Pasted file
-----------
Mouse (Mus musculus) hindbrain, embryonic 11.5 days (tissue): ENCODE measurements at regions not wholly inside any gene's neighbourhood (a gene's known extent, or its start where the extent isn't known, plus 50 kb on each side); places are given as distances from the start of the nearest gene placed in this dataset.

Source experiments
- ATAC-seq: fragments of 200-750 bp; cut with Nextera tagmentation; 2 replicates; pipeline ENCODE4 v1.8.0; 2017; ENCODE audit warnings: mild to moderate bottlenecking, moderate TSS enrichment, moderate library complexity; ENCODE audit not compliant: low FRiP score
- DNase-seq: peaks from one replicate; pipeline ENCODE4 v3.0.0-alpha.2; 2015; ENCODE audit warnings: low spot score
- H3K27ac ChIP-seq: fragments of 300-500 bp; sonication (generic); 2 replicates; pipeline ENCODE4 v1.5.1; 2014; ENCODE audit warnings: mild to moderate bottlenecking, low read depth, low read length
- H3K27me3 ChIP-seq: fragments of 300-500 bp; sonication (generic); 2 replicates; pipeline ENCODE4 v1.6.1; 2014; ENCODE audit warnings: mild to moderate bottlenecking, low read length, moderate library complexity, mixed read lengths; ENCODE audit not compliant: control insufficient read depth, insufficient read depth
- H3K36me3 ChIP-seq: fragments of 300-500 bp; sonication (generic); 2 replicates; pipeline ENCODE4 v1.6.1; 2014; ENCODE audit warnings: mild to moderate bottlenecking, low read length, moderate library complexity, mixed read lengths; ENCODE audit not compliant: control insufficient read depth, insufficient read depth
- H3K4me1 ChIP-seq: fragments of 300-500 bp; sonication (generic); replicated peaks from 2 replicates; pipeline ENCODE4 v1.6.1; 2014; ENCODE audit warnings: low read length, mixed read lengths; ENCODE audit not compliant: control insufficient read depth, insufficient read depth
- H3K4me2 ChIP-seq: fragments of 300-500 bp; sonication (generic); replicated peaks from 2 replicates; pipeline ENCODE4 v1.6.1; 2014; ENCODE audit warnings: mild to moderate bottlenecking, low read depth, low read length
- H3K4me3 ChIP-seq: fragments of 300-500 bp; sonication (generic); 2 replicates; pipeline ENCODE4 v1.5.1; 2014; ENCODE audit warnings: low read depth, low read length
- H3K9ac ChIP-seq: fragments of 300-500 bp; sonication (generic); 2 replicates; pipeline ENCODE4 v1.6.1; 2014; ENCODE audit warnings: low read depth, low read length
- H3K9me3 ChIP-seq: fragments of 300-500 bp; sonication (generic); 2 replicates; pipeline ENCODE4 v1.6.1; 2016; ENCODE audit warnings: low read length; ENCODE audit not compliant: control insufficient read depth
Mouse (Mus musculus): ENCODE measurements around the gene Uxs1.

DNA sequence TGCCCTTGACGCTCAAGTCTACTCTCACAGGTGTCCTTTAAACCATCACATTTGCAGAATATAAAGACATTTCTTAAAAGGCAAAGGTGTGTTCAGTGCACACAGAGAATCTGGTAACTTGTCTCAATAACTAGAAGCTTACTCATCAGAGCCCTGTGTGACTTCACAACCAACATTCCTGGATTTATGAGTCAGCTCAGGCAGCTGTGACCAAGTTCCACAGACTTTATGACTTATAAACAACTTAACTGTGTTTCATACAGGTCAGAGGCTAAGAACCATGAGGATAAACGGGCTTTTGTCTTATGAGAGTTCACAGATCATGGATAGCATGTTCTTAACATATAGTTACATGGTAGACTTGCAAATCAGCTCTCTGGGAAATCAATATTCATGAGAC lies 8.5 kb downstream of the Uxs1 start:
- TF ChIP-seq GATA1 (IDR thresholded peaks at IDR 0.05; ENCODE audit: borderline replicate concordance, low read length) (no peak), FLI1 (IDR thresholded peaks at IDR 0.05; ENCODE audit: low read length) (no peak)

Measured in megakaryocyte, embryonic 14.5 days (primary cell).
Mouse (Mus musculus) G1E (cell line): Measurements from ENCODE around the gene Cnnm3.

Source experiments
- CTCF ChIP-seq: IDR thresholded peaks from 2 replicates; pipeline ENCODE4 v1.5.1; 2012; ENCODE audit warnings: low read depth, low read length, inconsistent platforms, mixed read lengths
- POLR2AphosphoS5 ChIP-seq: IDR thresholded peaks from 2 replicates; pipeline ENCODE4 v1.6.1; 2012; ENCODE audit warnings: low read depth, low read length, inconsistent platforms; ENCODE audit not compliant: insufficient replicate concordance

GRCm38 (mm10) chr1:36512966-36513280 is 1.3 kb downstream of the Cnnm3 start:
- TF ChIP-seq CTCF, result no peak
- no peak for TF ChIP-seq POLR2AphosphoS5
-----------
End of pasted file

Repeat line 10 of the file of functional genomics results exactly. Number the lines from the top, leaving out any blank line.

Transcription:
- H3K4me3 ChIP-seq: fragments of 300-500 bp; sonication (generic); 2 replicates; pipeline ENCODE4 v1.5.1; 2014; ENCODE audit warnings: low read depth, low read length